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T1K UAKJIK DAILY TDIES, UARHE, VT.. THURSDAY, SEVTEMUKK 10, 1013.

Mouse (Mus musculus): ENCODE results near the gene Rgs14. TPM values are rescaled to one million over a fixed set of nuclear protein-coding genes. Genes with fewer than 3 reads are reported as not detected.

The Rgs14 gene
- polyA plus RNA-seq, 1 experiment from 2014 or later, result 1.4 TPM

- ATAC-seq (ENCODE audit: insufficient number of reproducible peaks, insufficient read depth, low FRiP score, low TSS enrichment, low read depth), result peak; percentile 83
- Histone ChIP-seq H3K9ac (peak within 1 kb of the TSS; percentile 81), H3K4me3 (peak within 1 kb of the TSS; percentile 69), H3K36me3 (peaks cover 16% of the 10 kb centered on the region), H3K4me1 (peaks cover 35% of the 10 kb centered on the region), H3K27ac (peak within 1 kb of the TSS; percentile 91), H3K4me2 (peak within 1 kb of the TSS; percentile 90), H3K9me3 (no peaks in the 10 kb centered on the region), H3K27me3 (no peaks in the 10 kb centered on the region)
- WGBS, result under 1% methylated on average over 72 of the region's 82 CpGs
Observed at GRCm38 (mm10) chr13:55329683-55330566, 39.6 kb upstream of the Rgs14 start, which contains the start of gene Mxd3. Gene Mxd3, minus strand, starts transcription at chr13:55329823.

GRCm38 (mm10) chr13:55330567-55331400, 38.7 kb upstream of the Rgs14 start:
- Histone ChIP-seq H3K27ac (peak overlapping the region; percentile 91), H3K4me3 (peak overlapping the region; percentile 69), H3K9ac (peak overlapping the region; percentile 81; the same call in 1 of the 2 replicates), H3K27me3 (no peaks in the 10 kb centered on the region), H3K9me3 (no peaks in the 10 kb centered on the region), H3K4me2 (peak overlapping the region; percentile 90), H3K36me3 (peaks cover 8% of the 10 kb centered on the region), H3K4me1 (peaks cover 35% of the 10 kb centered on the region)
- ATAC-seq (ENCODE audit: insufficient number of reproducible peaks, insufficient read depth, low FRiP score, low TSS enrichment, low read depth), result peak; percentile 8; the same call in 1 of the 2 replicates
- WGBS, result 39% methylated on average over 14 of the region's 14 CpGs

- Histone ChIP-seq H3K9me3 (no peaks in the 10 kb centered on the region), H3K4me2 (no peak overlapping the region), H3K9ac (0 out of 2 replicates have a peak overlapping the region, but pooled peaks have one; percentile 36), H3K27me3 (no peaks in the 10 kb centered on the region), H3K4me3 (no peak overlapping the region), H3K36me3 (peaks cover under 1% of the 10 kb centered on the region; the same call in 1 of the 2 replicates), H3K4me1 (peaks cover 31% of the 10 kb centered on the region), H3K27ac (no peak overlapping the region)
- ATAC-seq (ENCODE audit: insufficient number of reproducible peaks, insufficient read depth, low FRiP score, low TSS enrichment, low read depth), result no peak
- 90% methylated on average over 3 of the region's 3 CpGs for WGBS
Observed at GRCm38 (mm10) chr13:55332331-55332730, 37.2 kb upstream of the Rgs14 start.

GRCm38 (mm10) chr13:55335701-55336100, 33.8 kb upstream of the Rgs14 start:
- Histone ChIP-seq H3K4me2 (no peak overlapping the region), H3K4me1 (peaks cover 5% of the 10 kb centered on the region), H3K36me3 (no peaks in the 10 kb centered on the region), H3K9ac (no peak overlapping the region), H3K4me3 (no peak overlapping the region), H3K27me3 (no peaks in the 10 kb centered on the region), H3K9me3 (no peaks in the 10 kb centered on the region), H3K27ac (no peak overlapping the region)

LOAN TO BEAR 5 PER CENT. To Be Floated by the Great est of Syndi cates AMERICAN DOLLARS FOR 'INTEREST Allies May Get Aid of Pro German Bankers in . New York New York, Sept. 16. Further details of the loan bv which the Anglo-French mission and the American financial in terests will endeavor to stabilize foreign exchange became known in the Wall street district " Tuesday; No one who was in a position to have definite infor mation of the plans had heard that any thing less than $1,000,0(10,000 would suf fice. The credit is to be established by the issuance of joint government bonds of England and France drawing 5 per cent interest, the bonds being a first hen on the two countries named. Informa tion was not as definite concerning the maturity of the bonds, and that will be one of the matters settled by discussion. From one source it was learned that some favor 10-year bonds and others fa vor bonds which shall run from five to 10 years, the former being the minimum, and" the bonds to mature serially. One thing has been definitely agTeed upon, and that is the bonds, principal and interest are to be paid in American dollars, free from the income taxes of both countries. ..The interest will be paid in New York City and the principal also as it becomes due. The bond will be listed on the New York stock ex change and will be dealt in as are other bonds. That is one of the arguments used by those w ho favor the longer term for the bonds it would afford more op portunity for trading. It was pointed out Tuesday that this is the first time in history that Eng land has ever been willing to pay a debt in the coin of another nation. Her gold sovereign has been the standard of the world for centuries. The American dol lar for the first time supersedes and for that purpose i made tbe world's stand ard coin. The bonds are to reach the American public through the most powerful finan cial syndicate ever organized. This syn dicate will consist, not of any single group of bankers, nor any single finan cial interest, but will be made up prac tically of every big banking institution in the United States. THEATRES NECESSARY SUNDAY. Oregon Supreme Court Includes Them in Business Which May Operate. Salem, Ore., Sept. 16. In a decision upholding the constitutionality of the fMinday closing law, the supreme court l.eld that it was unlawful to keep open on Sunday any business institution save theatres, drug" stores, physicians' offices, livery stables, meat markets, bakeries or undertaking establishments. The court held theatres necessary as afford ing needed mental diversion conducive to rest and relaxation. Extras To Small-Tire Users Sizes 30x3'S and 30x3 P-rtrn SIrr e!o combats such breaks. This year we are builJing our small-fcize tires larger than any rival We have added 20 to the air capacity. And that is what carries the load. Large tire a as you know last longer than small tire, tied under Lie conation. Sj this extra ize means extra tn.1er;e Ice you. Extra Strength We have a-Jled 30 to the ruVLer in the sUe " jut hne the rim. Thet'a re-re constant fieaing Ireal s so rra-y tire. We h a e tnaJe new rn 1 ? f-r the rmsU-s.re trr, d.Tptir.jl ne de!rv,hich GoodJyear TIRES Goodyear Service Stations Tires in Stock BARRE Drown Motor Car Company CATARRH LEADS TO CONSUMPTION Catarrh la as much a blood disease as scrofula or rheumatism. It .may be re lieved, but it cannot be removed by simply local treatment. Jt break down the general health, weakens the lung tissues, and leads to consumption. Hood's Sarsaparilla is so successful In the treatment of catarrh that it ia known as the best remedy for this dis ease. It purines the blood. Ask your druggist for it. Advt. DRAFT RURAL CREDITS BILL Great Farmers' Orjanixations to Con fer on Subject, on October 5. Peoria, 111., Sept. 16. Oliver Wilson, master of the National grange, and chairman of the legislative committee, Tuesday night announced a joint con ference of the legislative committees -.,,1 nffit.om nf the. irreat three farmers' organizations of America to draft a ru ral credits bill lor presentation m mo next Congress. The conference will be heid in Washington, D. C, October 6. The organizations to be represented are the National Farmers' union, the Amer ican Society of Equity and the National grange. In announcing the meeting, Mr. YV 1I80H said: " Alt hmirrh this ia the first ioint con ference ever held between these bodies, it is in no sense a federation. It is dis tinctly a conference and at its close tbe three organizations will act by them selves as before, "(lnr oliiect is to secure some sort of rural credits legislation that will bene- fit the borrower instead or. me icnoer o in farmer rural credit bills. The lender can generally look after himself, hut the horrower must have some one to attend to his interest, that is the rea son former rural credits bills Have not met with general favor." NEWMAN ERB IS SERIOUSLY ILL Railroad Promoter and Financier Said to Have Taken Poison, Mistaking It For Medicine. New York, Sept. 18. Word wm re ceived in the financial district yesterday afternoon that Newman Erb, railroad promoter and financier, was seriously ill at his home in Peal, N. J. It was said that while on his way Tuesday night from Deal to this city, where he makes his offices, he took pois on by mistake for headache medicine. Mr. Erb is president of the Minneapo lis & St. Louis Railroad Co., in which he is understood to hold a controlling in terest, and is largely interested finan cially in other western railroads. The news of Mr. Erb's illness was accom panied by a sharp decline iu the securi ties of the Minneapolis & St. Louis, the preferred Btock dropping six points and the common three points. COLOMBIAN CABINET OUT. Disagreement With Congress Causes the 'Resignation. Bogota, Colombia, Sept. 16. The Co lombian cabinet resigned yesterday as the result of a disagreement with Con gress. These new extras alone ill this year cost us $317,000. Yet Goodyear prices were tW year enormous!)' reduced. Added to This These new extras nre added to the tires vhich hold top place. For yearn, on sheer merit, Good--esr tires Y.m outsold any other. Then rn!i-ie tires tA GoexJ-j-rer male are alwai-s four-rrjr tires.. Their n!i-lid trraj te Ox-wires Ai! -Weather ia i! t; i doutle-tliirl. Now t smIJ three? trm es tra, t9 fve ) oo Hi'l more mile ef, less upkeep ard le trouble. The frete-( tire t.W in the world tw lif-a ia tVee Good) ear tires tnt can't W faa t- j-ourslf and IK fcH tKB. BIG PARADE OF LIVE STOCK Interested 20,000 People at .Vermont State Fair Grounds THREE RACES WERE HOTLY CONTESTED E A. Sunderlin Drove Fast est Heat with Susie M. in 2:13i4 Wtilte River Junction, Sept. 16. Yesterday was a fair day of the fairest kind. With clear skies and a mid-summer temperature the second day . of the Vermont state fair was ideal for pleas ure seeking, and the 20,000 people who passed the gates enjoyed every minute of the day. The only disappointing fea ture was the failure to see the flights of the aeroplane which had been adver tised to introduce a spectacle of Euro Dean warfare, but which did not take place owing to the. accident that hap pened the day before. While every ef fort was made by Sec. Davis to secure another machine, he was unable to lo cate one that could get here before the close of the week. Both automobile parks were crowded with cars to day, many coming from Montpelier and Rutland, bringing mera hers of their boards of trade. The judg ing of stock in all departments continued throughout tbe day. Jn tne aiternoon before crowded grandstands the parade of horses and cattle took place. It was one of the most satisfying exhibitions of the fair. The cadets from Norwich university irave an exhibition of military maneu vers on horseback, hurdle jumping and fanov and track ridinsr. E. A. Sunderlin of Lebanon, K. H., the well-known trotting horse breeder and driver, was quite severely bitten by a horse at the trotting horse stables Tuesday, but was able to drive in two horses yesterday. At the public service building 43 in fants were cared for in the nursery de partment. Among them was one less than one month old. In the emergency hospital there were nearly 50 cases treated, mostly heat prostrations, none of which were serious. Last night moving pictures were shown in the public service building under the direction of the state board of health. The three races were botly contested. There were 10 starters in the 2:2 pace, the race going four heats. Lady S., driven in the first heat by Renehan and in the three successive heats by Tierce, won the race. Tbe summary i 2:28 Pace Purse $300.. Ladv S., bm, by Realism (Pierce) 3 111 Hebe Marquis, chm (Mulcahy).. 13 5 2 The Buick, chg (Harding) 2 2 4 7 Anna Deen, chm (McLeod) . . . . 7 5 2 3 Tommy R., bg (Houghton).... 5 8 3 5 Jay Patchen, blkg (Leonard).. 4 0 7 4 Sifter Hal, blkm (lilodgett) . . . . 8 4 8 H Hannah Parker, gm (farter).. 8 7 8 6 Sarah Kllen, ohm (Lamphere).. 9 0 9 0 Hector King, bg (Pierce) dis Time 2:20, 2:21, 2:22't. 2:21'i 2:13 Tace Stake Purse 1500. Susie M, bm, by Great Medium (Sunderlin) 11 1 Cheerful Charley, chg (Bolduc).. 2 2 2 Zadia, blkm (Martin) 333 Time-2:14', 2:13', 2:13'i. 2:24 Trot Purse f.VW. Brighton, bg, by Moko (Stewart) 1 1 1 Souiersworth Boy, bg (Bolduc).. 2 2 2 Mary Mack, bm ( MoDermott ) . . . . 3 3 3 Jane Grey, rom (Pierce) 4 4 4 Direct Axworthr, bs (Sunderlin).. 6 dis Time 2:24V', 2:22. 2:25V. The t'niversity of Vermont, through its agricultural extension service, is fur nishing seversi educational features. The educational exhibit includns charts, pic tures and apparatus which are ued ti demonotrate mi-thods of control of plst and animal diseases, samples of bal anced rations, samples of seed, allowing the results of seed testing during the past vear and samples of crude stork used in home mixing of fert Hirers. In addition to these this exhibit includes a s-tion on home economics and still an other n boys' and girl's club work. Tbe nine county sgents make exhibits which the extension aerTiee now has at work throughout the stste. These are made up largely to show tbe result of the various demonstrations that are be ing carried oa tinder tbe agents' direc tion. Tbe farm boys ramp is conducted through tlie eooperstkB of the exten sion service and the state fair commis sion. The boys represent th 24 Pomona grange. They are under null military discipline and are take on two excur sions daily about the fair where the va rious exhibits are carefully studied un der the direction of trained Instructor At 10 o'doik a. tn. Friday the !' strtrk Jading rontet. iinW the direc tion of a reprrnentstive of the extension service, will take r-lftce. In the aeversl balls are to be found many thmr io interest and amuse. Floral ball contains many specimens ' the handiwork of t feminine wi !"" the many t iered bed quirt ! the f net emWiWi, fietiir-s. r ir t iri. br.4 t.nnte4 bms and tV !. 1 Jbetford a:teHe bsve a !T eit-ibt. tna4e by rt members a4 Um-i are eW ty that sovtr. tie k.tr"n reiin I" r-T rent tHe rrei't. Vsnv ! fu) srtH ie no dear to tbe femtire rt re snwif t'-en T f.'een ?oHniii Ca'd to. of Wtite T.nr .'uwtwm U-ee !llV St one et4 f tl lT wf hintr. fti!". en,'H1T'ti sej o j miie. ft-rd ot ermori 4 other. se4 "rete ta tbT 1 n nre nereral rthblxr of tn f tirir s4 pem-il ao4 "rr! L-s tttx 4 smfif re exh . t m tw Ht riieM f per "a nel or r n "rk t-v H- r "f" " t t re of 77 yea. Vi o-n t! m-.'rf-e t-e-t"e ? tHe t II snl ' rm' t ii:l t "- ti et tl t, p t f"r j 't'. sr-H tt it r V a r " r en. .-. ' la aaotiex aectiua is aa ei.b r ci tnxidiirmy made by C. S. Phillips of Glover, omj of the most interesting in the building. He shows mounted heads of deer, iiiotMn and other animals, in cluding a magnificent spwimen of a caribou head. Another beautiful feature of the exhibit is mounted fish, which includes brook trout, bass Hnd some large lake trout, all caught in Vermont wa ters, looking so life-like and real one may almost iiuugine they iliave just been taken from the live fish exhibit in another building a few rods away. Mrs. N Corliss of Post Mills has a pretty ex hibit of hnnd-fliuHhed pictures and sepia work and decorated china. There is an exhibit of antiques from grandfather's old musket and canteen to the hand woven and hand-spun blankets made by someone's grandmother, and coins and other Interesting things. In horticul tural hall lurge exhibits of fruits and vegetables are mailu by Echo farm of Knlield, N. H.; Orchard Grove, farm, White River Junction; Hope farm, Hart ford; Belmont farms, Middlebury, and Jerichoena farm, White River Junction. One especial feature is the showing of timothy grass by Vermont farmers, John Hunan of Brownsville, A. G. Hoitt of Taftsville, E. Lyman, W. E. Murphy and A. E. Russell of White River Junc tion. Some of these specimens are five feet in height. In mechanics' hall a fine exhibit of tho Hervey, Hall & Marvin .Safe Co. is shown by the Boston agent, F. F. Bal lam, the Gra Rock Ginger Ale Co. of Canton, Conn., through the agents, Stur tevant Merrick Co. of Springfield, Mass., show such cooling and refreshing drinks, the Burlington Rendering Co. of Bur lington shows fertilizers and lime rock products, the Worcester Salt Co. have their usual exhibit, there is an exhibit of the Fairbanks scales, while the Andes ranges and stoves, the Sterling ranges and stoves and the Hub each have space and working exhibits of, their goods. In the machinery shed all kinds of farm machinery and sugar-makers' imple ments, milking machines, etc., driven by gasoline engines, themselves an exhibit, are found to interest the farmer. Among these implements may be seen the In ternational tractor and -Ball's steam mule," to be used in place of horses to draw the gang plow shown attached. At 10 o'clock Wednesday morning Prof. M. B. Cummings of the U. V. M. addressed the assembled audience in the public service building on the subject of "The Fruit Industry of Vermont" and was followed by Mrs. A. I). Iimock of East Corinth with the subject, "The Business of Housekeeping on the Farm." There are to be short addresses each day on kindred topics at the same hour and place. Dr. Nicholas Murray tiutler, pres ident of Columbia university, spoke this morning before an audience in the grand stand, and Friday at 11 o'clock a. m., U. S. Senator John W. Weeks at the same place will speak on "Higher Citl renship." The T. X. Vail school of ag riculture gave an exhibit in iron and wood working done by the students of the school, which with an assortment of vegetables grown by them may be seen in a separate tent on the grounds. They also have entries in Holstein and brown Swiss cattle in that department. There is also an exhibit of the Vermont de partment of agriculture in charge of Harold L. Bailev. ai-tatit to Commis sioner of Agriculture Brigham, regarding "Insect Suppression. This exhibit con sists of specimens of injurious insects snd those insects likely to be mistaken for them. Maps and charts and pic tures are shown. It i the aim of the department to acquaint the people of the state with the appearance and hab its of those insects in their several stages of life. Particular attention is given the gypsy and brown-tail moths, San Jose scale, canker worms and tent caterpillar. ORDER AMERICAN CONSULS FROM MEXICO United States Withdraws Her Ajenti Because of Dangers to Them From Border Troubles. Washington, Sept. lfi. American con suls and consular agents in northern So- nora and Chihuahua have been ordered by this government to withdraw to the I'nited States became of the dangers in border uprisings and inability of Mexi can military lesdrrs to protect them. HOLD ALL HAITI CUSTOMS. United States Takes Over Two More Open Ports. Washington, Sept. 16. All open cus toms ports i Haiti are now iind. I'nited State control. Rear Admiral t aperton telegraphed yesterday that this as accomplished whrn the rruiner Sac ramento, when the 4th and 17th com panies i t marines, occupied Jarme and jr ('sves Tuesday. Psymatera Rog-r nd Vsn Psttea accon. panted tbe expedi tion to act aa collects of customs and captain of the port, respectively. NATIONAL LEAGUE Yesterday's Games. At Oin-ago bl' 1, Poton 0. At Pittsburg Pitt.burg 1, in.ilsdifplaa O. STA5DIS6 Of THE CLUBS. n. Ix.t. IM. Philadelphia l" prm.khn 71 1 IVwtmi , 72 M .. let s 7 71 2 (W.r.nstt 7' .41 W.p r,1 r. :7 '.ttabiirf- f'" 74 .r' .. mk 73 .4.1 AMERICAN I.EAGI E 1 Teeriy" C-sme. j At 4 . ; X. ! ' ' 1. At N 1 . ;.t". t 4. At tt .; r.'inr 4 1 -i fi. siAsr:s or rr.t tiu. V. Iyt 1mtm . '- 4 .ft Tfcf'. t -'i i ,-r i-.m ..... " a" n. : rt j T , , '" ' ' t . .... ... ' I '- t, '. '!:'' r t- -' TENSION IS RELAXED Hopes for an Early Adjust ment of Arabic Case Are Felt in Washington DISCUSSION ON IN BOTH CAPITALS America Is Still Waiting for a Disavowal by Ger many Washington, Sept. 16. The . tension that has arisen over the Arabio incident between Germany and the United States apparently was relaxed yesterday and hopes for an early and friendly adjust uientwere renewed in German and gov ernment quarters. The fact that in formal discussions were proceeding, both in Berlin and Washington, was empha sized. There were indications, however, that if Germany should decline to meet the demand for a disavowal, the United nt. ,.,-r,,,!,l caver rlinlomatic relations. Friendliness and candor are understood to have characterized the conversation Maxn Mr. Ijnisinir and Ambassador Bernstorff. The latter has been given .. J. I.. an opportunity to communicate iremj -iti liia crni.-rnment. so that it may be clearly understood in Berlin why offi cials here are convinced that the torpe doing of the Arabic could not have been a mistake, justified or unjustified. Jn view of the evidence, tne iniwa ,-iaie uinii riinavowal of the act and this was made clear to Count Von Bernstorff. Arbitration cannot be an issue lor con: uiiforiitinn unt il the attitude of the Ger man government toward the act itself is placed on record. Later the American government may take under considera tion a proposal to arbitrate, not tne nrincinle. but what indemnity should be paid for lives lost. The evidence which nag been su omit ted by the United States is regarded here as proving conclusively that until she submerged to launch the torpedo against the Arabic, the German subma rine was concealed behind the sinking British steamer Dunsley and could not have been seen by the captain of the Arabic. Furthermore, it is shown that the Arabic was struck in such a way that the submarine must have been at right angles from her when the torpedo was fired, instead of in a position to make ramming by the liner a possibil ity. Count Von Bernstorff prepared yester day to leave Washington for the sum mer embassy at Cedarhurst. L. I., to await further word from the German foreign office. It was considered unlike ly that the ambassador would resume ilia discussions with Sec. Lansing pend ing the receipt of advices from Berlin, which probably will require 10 days or more. IN DOUBT ON HESPERIAN. No Conclusive Evidence Yet in Washing- ton. Washington, Sept. 16. State depart ment officials, commenting yesterday on the disclaimer of the Berlin gdvernment that the Canadian liner Hesperian was torpedoed, said that insufficient evidence had been received upon which to base representations to Germany at this time. From the faots at hand, it was said, no opinion could lie formed as to whether the Hesperian was torpedoed or struck a mine. Official reports have made no reference to statements of passengers on the liner that large pieces of metal were found on the decks of the vessel which might furninh evidences to deter mine whether the ship was the victim of a mine or a torpedo. If it should be determined that the Hesperian struck a mine, officials say there would be no means of fixing responsibility for plac ing the mine. TO SUE FOR $6,000,000. Rock Island Railroad Receivers Ordered ta Bring Artioa ia New York. Chicaco, Sept. 16. Judge George A. Carpenter of the I'nited Mates ditrict court Tti-eday ordered the receivers of tbe Chicago. lUvk Island A Pacific rail load to start action against present and flrmT directors of the company fi the rtiery of rt,'.i"0. Under the court order the proceedings are to be inti tut'd in tlie federal court of the south ern district of New York. 1 he suits for rewvery are to be Iwd on the transaction- eri.ir.g from the acquisi tion and sub-equert duotving ot the -Vriw" lines. It was said that Jilie ('rpoiter determined upon the course ttkm on tt tr rplh of sn opinion iirn bv Willis i Hird Tsft. for mer treiditit of tl I 'm ted M !'. Judire tarperter's ordir direils that the Ameriraa Steel FoundrK-s eo- f-ary. rrmfla ma fit in the teenverahip h'-rr, )a'I institute ni!'ry l-roc-ed'oira in the Nw Y'fc court f i '"tire t He sr poirtroerit of Jh A. Ivlmwii d H I'. JWin'if. c-f-"e f fie ttr a fe,-. . er e. f T1 tbe f w-i rtv ' t irj- ia it in New ivk tt. It f'irtW d,r1 IHft tH Vn York cu-t s'.sil tie mk-4 t arpn'f't Mr. I1 V ir'm a reeri-r ot sit is ma fnav favf f 1 ' li l!ar 1 c m (., Brsio! t f" ' t M fe-mr .ti r, f - l! a f ). i .rtTl tl. t. Wt tl or-K t f'f ' te - I U-i."" tak'H fn-m the r 'r-l. VESUVIUS IS ACTIOS. trcp'-icns trwe VilUfees fram Hte at Is Baa. j 1 lf-a at t' Vt trri i ? afd ew a f t'e n-tt I mt e) f-i it y "t as f , i V-4 f t 1 !, t H ' ; ft fat - ! f " e f. - ' fHp I . e H. ' SWINGS 5,000 FEET IN THE AIR WHILE MENDING 'PLANE Aviator Hung On with One Hand! While Repairing Wires. London, Sept. 16. The thrilling story of an Australian air pilot who clung by one hand to the framework of a dis abled aeroplane 5,000 feet over tho en emy's lines while executing repairs with the other was told here yesterday by an efficer observer on leave of absence from northern France. "We had crossed the German lines and their guns were booming at us from way down below when Cornstock (the pilot) noticed that our left wing was tilting down and not responding to the controls," said the officer. "He swung out of the seat to the right side but the plane continued to tilt, and it looked as if we wnre going over sure. "Cornstock acted quickly. He let him self down with nothing but thousands feet beneath him, holding tight with his right hand and fumbling with the control wires where they were jammed under the machine. The strain on his right arm must have been terrific. Sec onds seemed hours as he swayed there, ins legs dangling in space while the ma chine swung over air bumps. As a matter of fact it was all done in an instant and he was back in his seat cool as ever. GERMANS BELIEVED TO HAVE "SHOT BOLT" Kitchener Points Out How Teutonic Drive in Russia Has Slowed Down. London, Sept. 16. "The Germans ap pear almost to have shot their bolt," said Earl Kitchener, secretary of war yesterday. "Their advance in Russia, which at one time averaged five miles a day, now has diminished to less than one mile a day." i PRETORIAN, ALLAN LINER, AGROUND Inward Bound Vessel Beached East of White Island After Collision. Quebec, Sept. 16. The Allan liner Pre torian, inward bound, was in collision Ti!HnT niclit ami is now ashore east of White island, according to reports j . i . receivea yeuiftuay. AN ANCIENT SEA. Spread Over Western and Central Parts of North America. Afan-r million Years aco. lonir before the hirth of the Rockv mountains, a liirir inlan.t aca snread over the western and central parts of North America. In geologic language tne invasion oi mis sea occurred in Mississippi time a pe iod just preceding the one in which the bituminous and anthracite coal beds that extend over portions of central and east cm Xorth America were formed. This sea covered much of the present site of the Rocky mountsin area, the central plains, and at times a part of the Great I'luina in the I n ited States. At differ ent times it opened into the Arctic ocean on the north, the raeme on tne soum, and probably the Gulf of Mexico on the southeast. This incursion of salt water was not the first or the last to Invade the Amer ican Mwitinent. At each incursion mud dy, sandy, or limy deposits mixed with sea shells and other animal remains were lii id down along the beach and upon the rt,.nr stramre as it may seem, most of these roks formed ages ago now stand above sea level and constitute plains, plateaus, and even mountains. Animal life was very abundant in this Mississippi sea. Nearly if not at all the laaaca tit animals now livine were pres ent. Sharks and fishes, though different in appesrance from the present forms, sported along the snore or swsra me deep. Sea lilies or crinoids, animals Imilt. on the esrne renersl plan as the starfish but having a calcareous cup with sn attached stem, decorate ine eea floor. Sea shells belonging to the same ilsss ss the oyrters and snails were there. The lamp sheila, or more tech locally speskirg the brschiopods, resem t,ii' Kuttrt-flipa. minded with a cork- urew-like sea ret. Cthrr forms, min ute and Urge, figured in this life and Ask Any Sickle E 3 I h2 sticks to Sickle plug: and slices off each pipeful as he needs it Real tobacco flavor depends upon the leaf be'n preserved in its natural state, possible only by pressing: the leaves into plug form and keeping it in by covering: it with a natural leaf wrapper. The natural flavor and strength of tobacco escape when cut or granulated. Take a Plug-of Sickle that is even thoroughly dried out so that when you whittle it off it crumbles into dust but it will bum and smoke smooth and cool as it has all of it oricinal tobacco flavor preserved, unevaporated in Hug Form. Whittling a pipeful fa little trouble, amply repaid in both quality and quantity. Try this experiment end judge for yourself, 3 Ounces "vw Copyright Hart Schaffnar k Mars . "It's the style I'm after". The young men who feel that way about clothes choose Hart Schaffner &Marx Varsity Fifty Five de signs. Nothing's smarter; they haven't time to examine de tails the makers take care of that. All-wool fabrics and expert tai loring keep the style irf the running as long as the suit lasts. The , values at $25 are ex traordinary. Moore & Owens Barre's Leading Clothiers Barre, Vt. have been wonderfully well preserved to the present time. Finally this sea bottom began to rise, and at length it emerged; the watera withdrew to the deep basins, and land life was aubsti tuted for marine. ; '' Bulletin 505, written by G. U. Girty and just published by the United States 'geological survey, describes the fossil shells of animals living at one time in this ancient sea in the vicinity of Bates ville, Ark. The rocks known aa the Boone chert formerly had been placed with the Boone limestone, but the au thor in this report has sepsrated the two and classified the Boone chert as a distinct formation. Contact with con tiguous formations. Contract with con-nnn-aitiacent chert beds. litholoeT. and Immal character aro considered in the discussion. Several new species are de scribed. The bulletin is a technical de 4rtntion and ia of interest to those in vestigating the paleontology of tha Pal eozoic rocks and the geology of the.Mia aiaainnl valley. Anyone desirirs: a copy of this report may obtain it free upon application to the" director of the Unit ed States geological survey, vt asumgwin. V. C Largs Cement Production. T1i eenhH'ical survey's annual state- mi h wmMit industry for 1914 is now being diatributed. During the year BIZj1.o- oarrria ui mr miuvii -Irani,. Mm.ntt were nroduced. with a value of $so,.3.1,20.1. The map aeeom ..... th rnort ahowa the distribu tion of the principsl cement plants and outlines the Portland cement commer cial districts. Smoker Why Slice It as you use it i